Research shows that teaching vocabulary through introducing students to long lists of words is ineffective. This is not a surprise, since long lists require root memorization. In addition, as students advance in their academic studies, the number of new words they face rises exponentially. The teacher could introduce all new words to students in primary classes, but later this becomes time-consuming. A more effective strategy involves presenting students with tools that enable them to learn new words on their own.
According to Chonell, Meddleton, and Shaw, (1956). People regularly use about 2000 words in their daily conversation. Two thousand words seem to be the most commonly mentioned initial goal for L2 learners.
The 2000 thousand word vocabulary size threshold is the answer to which words to teach. Nation, (1995) proposes that the most frequent 2000 thousand words are essential for any real language use, and so are worth the effort required to teach and learn them explicitly.
Here comes another important topic in teaching vocabulary, which words should be taught explicitly and which ones should be taught incidentally. I agree with Meara, (1995) when he says that the 2000 thousand words should be taught explicitly and that they are so important that we should concentrate on teaching them right at the beginning of a language course. I have seen that the lack of vocabulary in students is an impediment to the development of speaking, reading comprehension, writing and listening. Therefore having a good vocabulary would be a solid base to teach students how to develop more advance skills.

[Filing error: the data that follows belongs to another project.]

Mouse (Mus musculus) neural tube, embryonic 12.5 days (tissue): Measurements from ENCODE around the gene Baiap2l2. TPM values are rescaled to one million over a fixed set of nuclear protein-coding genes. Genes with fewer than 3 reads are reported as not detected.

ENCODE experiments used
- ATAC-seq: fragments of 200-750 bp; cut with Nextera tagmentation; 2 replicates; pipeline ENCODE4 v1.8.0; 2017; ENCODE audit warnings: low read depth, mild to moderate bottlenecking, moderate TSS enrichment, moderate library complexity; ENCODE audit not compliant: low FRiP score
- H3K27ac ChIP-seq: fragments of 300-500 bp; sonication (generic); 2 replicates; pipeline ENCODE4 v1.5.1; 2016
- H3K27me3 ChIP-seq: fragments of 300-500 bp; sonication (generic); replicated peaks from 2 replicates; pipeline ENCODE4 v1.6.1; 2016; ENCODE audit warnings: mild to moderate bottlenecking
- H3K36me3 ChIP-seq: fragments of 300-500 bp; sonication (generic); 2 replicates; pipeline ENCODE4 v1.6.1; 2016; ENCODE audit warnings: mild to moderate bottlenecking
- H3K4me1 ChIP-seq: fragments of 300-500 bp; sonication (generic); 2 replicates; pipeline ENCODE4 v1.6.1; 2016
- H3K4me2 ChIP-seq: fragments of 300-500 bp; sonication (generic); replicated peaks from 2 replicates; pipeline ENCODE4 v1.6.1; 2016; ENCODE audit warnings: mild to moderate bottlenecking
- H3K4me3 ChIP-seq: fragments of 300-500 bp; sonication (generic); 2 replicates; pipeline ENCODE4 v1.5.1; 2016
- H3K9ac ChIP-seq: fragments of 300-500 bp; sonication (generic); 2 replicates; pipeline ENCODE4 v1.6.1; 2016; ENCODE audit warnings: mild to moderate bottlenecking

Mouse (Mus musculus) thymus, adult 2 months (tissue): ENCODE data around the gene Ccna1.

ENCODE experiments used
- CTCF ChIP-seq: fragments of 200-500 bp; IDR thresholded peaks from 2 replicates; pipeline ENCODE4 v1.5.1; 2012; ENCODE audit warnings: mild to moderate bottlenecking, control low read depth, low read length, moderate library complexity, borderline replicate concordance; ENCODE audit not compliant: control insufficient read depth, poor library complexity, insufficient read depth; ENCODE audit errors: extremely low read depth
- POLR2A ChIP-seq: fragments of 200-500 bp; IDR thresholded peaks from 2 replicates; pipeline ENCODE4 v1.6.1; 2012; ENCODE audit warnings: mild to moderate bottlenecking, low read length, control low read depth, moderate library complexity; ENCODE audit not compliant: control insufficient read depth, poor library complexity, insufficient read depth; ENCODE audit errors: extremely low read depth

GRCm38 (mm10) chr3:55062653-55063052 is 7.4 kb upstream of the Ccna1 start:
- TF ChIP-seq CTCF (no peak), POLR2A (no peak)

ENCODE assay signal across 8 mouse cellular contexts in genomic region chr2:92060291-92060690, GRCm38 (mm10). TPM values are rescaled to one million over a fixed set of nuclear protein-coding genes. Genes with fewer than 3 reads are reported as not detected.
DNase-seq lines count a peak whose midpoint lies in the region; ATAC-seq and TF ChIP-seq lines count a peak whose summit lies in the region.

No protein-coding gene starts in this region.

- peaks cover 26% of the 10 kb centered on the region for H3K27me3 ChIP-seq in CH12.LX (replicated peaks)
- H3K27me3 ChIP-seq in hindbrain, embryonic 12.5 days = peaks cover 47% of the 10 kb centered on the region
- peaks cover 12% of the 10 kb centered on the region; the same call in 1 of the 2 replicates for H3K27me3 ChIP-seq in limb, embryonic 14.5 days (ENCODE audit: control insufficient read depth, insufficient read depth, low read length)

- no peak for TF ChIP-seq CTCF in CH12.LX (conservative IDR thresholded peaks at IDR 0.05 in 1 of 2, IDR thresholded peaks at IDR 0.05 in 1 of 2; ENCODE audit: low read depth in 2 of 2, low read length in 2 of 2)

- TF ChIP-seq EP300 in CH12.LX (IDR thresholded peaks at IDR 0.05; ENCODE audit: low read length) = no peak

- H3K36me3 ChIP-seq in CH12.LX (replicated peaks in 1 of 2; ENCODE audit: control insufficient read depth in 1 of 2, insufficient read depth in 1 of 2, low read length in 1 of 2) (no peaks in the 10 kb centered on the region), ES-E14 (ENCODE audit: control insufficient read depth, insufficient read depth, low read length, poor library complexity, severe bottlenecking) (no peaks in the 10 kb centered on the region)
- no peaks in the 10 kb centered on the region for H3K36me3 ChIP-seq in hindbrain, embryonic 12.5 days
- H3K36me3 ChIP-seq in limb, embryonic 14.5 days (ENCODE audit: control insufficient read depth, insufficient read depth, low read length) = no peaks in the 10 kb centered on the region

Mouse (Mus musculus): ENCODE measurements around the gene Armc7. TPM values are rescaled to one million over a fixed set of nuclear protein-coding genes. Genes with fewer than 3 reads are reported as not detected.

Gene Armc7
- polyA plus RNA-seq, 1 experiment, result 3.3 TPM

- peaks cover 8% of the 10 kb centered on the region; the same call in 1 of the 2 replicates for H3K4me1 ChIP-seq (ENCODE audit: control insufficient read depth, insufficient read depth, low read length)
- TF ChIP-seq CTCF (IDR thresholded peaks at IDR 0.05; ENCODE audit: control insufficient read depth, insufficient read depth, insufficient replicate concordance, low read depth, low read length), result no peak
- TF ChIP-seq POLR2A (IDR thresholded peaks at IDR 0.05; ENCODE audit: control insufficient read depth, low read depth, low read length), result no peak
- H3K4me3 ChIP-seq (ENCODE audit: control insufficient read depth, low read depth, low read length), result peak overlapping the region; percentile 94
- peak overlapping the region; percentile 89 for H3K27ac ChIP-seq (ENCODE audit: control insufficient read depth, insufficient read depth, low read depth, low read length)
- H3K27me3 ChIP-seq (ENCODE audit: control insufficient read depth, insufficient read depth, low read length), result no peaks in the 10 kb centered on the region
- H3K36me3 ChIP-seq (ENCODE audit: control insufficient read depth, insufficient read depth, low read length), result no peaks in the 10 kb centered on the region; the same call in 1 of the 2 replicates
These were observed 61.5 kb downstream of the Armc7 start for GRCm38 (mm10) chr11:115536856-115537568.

Furthermore, according to Ellis, (1997) vocabulary knowledge can help grammar acquisition, knowing the words in a text or conversation permits learners to understand the meaning of the discourse, which in turn allows the grammatical patterning to become more transparent.
Schmitt (2000) says that there is no “right” or “best” way to teach vocabulary. The best practice in any situation will depend on the type of student being taught, the words targeted, the school system and curriculum, and many other factors.
Many studies point to morphology as one of the most successful strategies that aid students in individual or collective study of new words. Morphology refers to study of word with emphasis on morphemes, the smallest word unit (Kieffer, 2007).